London is not the only city celebrating the dawn of the new millennium with a special building. Here we present a few landmark millennium projects from cities around the world, and from a small town near Jerusalem, where a certain child was born 2000 years ago.
Music Pavilion, Chicago, USA

Frank Gehry has designed an open-air music pavilion in his inimitable freeform style as the centrepiece of Chicago’s new Millennium Park. Billowing ribbons of stainless steel, like the Guggenheim Museum in Bilbao taken apart by a tin-opener, will cover the pavilion’s stage. The new £125m park, masterminded by local architect Skidmore Owings & Merrill, is an extension to the famous Grant Park, built for the 1893 World’s Fair. Completion is due in summer 2001.

Expo 2000, Hanover, Germany

Europe’s superpower is not building religious or cultural landmarks to mark the end of the millennium. Instead, it is celebrating with Expo 2000, an international exposition in Hanover. The German Pavilion is an oblong structure with concave glass walls, designed by little-known architect Josef Wund, who happens to serve on the organising committee. The Expo will open on 1 June 2000 and run until 31 October.

National Museum of Australia, Canberra, Australia

The new millennium dawns as Australians try to make amends for centuries of repression of the continent’s indigenous culture. Accordingly, an ambitious new National Museum of Australia, devoted to Aboriginal culture, is being developed in the country’s capital, Canberra. The design, by Ashton Raggatt McDougall and Robert Peck Von Hartel Trethowan, features ribbon canopies, pathways and other landscape devices that represent “the tangled or intertwined threads” of Australian culture. The project is due for completion in March 2001.

Millennium Spire, Dublin, Ireland

A narrow, 120 m high spire is to be built on O’Connell Street in the heart of Dublin. The competition-winning design by Ian Ritchie Architects and structural engineer Ove Arup & Partners is being developed by the Dublin Corporation “in celebration of Ireland’s confident future in the third millennium”. It is an elongated cone of rolled steel plate that tapers from 3 m diameter at the base to a sharp point that will sway in the wind. Currently awaiting planning permission, the £4m spire should be completed before 2001.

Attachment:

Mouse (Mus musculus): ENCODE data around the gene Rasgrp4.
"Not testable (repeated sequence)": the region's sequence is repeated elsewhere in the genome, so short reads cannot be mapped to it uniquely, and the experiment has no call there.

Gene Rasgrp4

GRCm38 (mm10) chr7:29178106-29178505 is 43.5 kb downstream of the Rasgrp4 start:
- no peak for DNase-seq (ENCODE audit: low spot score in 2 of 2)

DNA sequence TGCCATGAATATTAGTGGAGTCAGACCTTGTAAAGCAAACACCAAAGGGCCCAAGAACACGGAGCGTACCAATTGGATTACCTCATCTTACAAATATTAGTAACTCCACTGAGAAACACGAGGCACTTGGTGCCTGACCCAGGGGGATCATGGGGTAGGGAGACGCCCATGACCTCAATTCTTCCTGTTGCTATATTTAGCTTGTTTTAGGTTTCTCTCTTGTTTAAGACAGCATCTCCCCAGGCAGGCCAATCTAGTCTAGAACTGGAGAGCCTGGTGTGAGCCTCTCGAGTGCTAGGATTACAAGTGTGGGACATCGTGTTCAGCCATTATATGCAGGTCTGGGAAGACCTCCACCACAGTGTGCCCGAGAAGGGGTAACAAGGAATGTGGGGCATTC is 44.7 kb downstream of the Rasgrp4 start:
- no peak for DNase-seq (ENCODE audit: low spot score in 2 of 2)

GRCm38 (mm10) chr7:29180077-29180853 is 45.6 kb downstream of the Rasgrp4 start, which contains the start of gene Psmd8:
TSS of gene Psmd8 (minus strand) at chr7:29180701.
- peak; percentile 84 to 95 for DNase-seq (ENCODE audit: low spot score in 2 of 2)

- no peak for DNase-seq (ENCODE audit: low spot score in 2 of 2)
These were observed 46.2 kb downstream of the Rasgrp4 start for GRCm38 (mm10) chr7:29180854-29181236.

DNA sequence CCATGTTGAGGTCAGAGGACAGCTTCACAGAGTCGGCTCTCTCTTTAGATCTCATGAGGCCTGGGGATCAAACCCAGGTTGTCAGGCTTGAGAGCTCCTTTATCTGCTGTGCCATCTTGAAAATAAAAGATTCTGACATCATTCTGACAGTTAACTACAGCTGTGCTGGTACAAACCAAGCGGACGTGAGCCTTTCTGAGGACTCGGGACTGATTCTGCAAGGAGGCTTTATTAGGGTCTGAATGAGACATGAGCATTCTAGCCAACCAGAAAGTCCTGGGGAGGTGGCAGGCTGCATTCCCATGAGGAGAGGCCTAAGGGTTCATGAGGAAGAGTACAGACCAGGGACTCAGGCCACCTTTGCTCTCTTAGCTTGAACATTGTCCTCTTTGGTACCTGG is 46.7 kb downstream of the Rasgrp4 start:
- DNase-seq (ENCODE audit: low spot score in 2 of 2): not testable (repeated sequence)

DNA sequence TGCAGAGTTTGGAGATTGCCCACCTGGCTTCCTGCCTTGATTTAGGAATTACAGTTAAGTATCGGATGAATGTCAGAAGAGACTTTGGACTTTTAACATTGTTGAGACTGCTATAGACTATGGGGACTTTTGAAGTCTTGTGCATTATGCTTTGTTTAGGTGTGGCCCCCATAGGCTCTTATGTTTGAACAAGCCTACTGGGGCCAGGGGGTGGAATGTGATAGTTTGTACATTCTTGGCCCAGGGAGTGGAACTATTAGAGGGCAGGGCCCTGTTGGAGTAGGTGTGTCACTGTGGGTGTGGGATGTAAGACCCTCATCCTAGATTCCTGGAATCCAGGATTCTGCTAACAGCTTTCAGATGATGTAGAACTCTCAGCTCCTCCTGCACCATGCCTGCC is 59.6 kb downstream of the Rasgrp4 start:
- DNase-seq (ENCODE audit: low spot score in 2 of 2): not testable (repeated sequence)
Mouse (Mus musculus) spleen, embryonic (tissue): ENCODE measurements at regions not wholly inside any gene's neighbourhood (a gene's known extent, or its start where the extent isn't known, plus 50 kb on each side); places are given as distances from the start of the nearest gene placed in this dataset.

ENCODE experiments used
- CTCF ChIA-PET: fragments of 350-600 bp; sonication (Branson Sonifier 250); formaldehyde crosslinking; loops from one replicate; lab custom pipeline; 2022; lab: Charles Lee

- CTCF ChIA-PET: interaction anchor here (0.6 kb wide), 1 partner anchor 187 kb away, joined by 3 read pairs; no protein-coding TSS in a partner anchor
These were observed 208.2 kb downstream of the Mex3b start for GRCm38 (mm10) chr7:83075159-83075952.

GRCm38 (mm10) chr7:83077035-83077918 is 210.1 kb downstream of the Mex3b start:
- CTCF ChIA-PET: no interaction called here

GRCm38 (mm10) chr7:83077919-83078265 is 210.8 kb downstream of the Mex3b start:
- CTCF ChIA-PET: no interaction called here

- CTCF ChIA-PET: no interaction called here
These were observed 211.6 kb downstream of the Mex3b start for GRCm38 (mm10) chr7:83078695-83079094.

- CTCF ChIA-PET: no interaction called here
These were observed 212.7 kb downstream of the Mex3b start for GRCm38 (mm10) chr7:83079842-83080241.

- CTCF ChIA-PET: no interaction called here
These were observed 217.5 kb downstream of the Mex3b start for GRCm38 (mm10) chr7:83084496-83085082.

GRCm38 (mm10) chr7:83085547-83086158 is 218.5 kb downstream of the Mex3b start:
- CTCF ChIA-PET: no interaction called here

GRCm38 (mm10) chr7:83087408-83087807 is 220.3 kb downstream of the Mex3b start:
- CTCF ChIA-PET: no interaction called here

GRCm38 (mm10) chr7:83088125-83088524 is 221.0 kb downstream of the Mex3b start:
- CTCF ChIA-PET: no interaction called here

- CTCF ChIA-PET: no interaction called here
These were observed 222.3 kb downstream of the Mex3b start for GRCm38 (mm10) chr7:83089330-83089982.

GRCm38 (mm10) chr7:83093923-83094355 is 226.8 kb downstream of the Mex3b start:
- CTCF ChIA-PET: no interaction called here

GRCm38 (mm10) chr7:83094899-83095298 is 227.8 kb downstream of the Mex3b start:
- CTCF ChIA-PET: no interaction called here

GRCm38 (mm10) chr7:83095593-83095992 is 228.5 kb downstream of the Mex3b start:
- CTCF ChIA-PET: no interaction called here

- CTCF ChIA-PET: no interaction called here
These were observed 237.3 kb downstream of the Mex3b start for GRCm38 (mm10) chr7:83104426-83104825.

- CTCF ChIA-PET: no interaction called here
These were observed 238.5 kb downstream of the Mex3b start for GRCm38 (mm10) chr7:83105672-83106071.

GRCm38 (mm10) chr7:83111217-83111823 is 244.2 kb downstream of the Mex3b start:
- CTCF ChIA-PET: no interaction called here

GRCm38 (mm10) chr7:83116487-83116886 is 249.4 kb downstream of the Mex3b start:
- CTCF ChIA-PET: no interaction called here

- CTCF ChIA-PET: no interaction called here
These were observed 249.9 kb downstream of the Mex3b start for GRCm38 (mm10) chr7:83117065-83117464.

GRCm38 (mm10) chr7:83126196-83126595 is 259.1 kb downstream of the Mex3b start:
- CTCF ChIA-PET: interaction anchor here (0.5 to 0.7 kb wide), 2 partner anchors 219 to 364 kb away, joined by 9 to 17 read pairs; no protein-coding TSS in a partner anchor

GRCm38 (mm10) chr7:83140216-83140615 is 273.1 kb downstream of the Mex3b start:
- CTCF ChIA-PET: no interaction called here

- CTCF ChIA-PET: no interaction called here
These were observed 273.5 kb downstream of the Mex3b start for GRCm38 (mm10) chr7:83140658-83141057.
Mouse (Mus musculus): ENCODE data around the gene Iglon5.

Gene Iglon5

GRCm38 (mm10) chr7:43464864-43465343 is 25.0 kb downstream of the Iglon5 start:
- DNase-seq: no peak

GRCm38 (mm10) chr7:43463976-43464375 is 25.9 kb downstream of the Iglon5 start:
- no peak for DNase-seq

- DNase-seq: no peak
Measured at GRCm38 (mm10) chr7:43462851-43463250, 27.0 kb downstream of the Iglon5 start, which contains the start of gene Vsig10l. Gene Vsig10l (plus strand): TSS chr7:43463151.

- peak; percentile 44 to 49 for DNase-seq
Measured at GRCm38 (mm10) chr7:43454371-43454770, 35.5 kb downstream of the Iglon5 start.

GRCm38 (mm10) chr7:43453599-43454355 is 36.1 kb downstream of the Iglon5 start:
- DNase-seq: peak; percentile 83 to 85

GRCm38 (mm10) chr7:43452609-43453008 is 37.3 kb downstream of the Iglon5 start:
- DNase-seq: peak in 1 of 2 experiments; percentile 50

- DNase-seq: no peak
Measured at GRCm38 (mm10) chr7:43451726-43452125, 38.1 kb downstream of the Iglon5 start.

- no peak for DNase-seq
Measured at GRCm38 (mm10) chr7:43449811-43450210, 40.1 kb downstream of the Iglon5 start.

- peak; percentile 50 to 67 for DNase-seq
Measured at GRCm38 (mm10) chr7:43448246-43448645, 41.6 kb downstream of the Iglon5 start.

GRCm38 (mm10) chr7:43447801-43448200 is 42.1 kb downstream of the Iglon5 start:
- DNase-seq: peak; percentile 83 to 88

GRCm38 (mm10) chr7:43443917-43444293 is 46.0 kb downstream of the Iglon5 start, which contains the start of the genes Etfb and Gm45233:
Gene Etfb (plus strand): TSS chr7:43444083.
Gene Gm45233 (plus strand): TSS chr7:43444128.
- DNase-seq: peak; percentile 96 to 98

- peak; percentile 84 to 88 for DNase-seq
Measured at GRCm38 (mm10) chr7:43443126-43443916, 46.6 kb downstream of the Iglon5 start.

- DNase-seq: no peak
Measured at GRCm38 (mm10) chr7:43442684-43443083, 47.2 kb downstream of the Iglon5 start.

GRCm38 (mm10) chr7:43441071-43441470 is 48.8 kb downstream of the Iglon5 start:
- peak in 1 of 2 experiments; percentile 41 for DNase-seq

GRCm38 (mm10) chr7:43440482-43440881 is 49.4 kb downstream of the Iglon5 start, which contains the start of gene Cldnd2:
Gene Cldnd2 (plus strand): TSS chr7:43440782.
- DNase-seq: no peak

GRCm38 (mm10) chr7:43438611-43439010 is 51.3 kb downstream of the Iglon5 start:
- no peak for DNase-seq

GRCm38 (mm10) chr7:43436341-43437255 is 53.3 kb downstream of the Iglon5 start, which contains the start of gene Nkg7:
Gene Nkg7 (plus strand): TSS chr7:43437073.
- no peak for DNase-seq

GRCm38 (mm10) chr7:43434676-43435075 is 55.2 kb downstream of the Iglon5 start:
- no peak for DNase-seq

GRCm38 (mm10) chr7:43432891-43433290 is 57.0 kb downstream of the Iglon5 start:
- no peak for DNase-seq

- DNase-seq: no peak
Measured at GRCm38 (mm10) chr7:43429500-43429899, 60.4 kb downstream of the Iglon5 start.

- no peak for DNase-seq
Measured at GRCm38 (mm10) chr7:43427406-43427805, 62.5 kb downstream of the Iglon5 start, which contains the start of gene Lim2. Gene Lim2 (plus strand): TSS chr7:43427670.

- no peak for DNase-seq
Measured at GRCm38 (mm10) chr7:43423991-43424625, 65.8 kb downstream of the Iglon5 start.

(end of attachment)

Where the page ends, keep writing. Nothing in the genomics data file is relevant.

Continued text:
Church of the Year 2000, Rome, Italy

The Church of the Year 2000, the flagship of 50 new churches around Rome developed by the Vatican to commemorate the Roman Catholic jubilee, is being built to a competition-winning design by US architect Richard Meier & Partners. The church, which is in the eastern outskirts of Rome, seats 390 people within a series of curving walls. Completion is due in the second half of 2000.

Bethlehem Peace Centre and Manger Square, Jordan

The Bethlehem Peace Centre close to Jesus Christ’s reputed birthplace opens this week, in time to receive a spate of pilgrims. In front of the new cultural centre, which aims to “enhance peace, democracy, religious tolerance and diversity”, a congested parking lot has been transformed into the pedestrianised Manger Square. Both projects were undertaken by the Swedish International Development Agency to a competition-winning design by Snorre Lindquist of Stockholm architect Nyrens.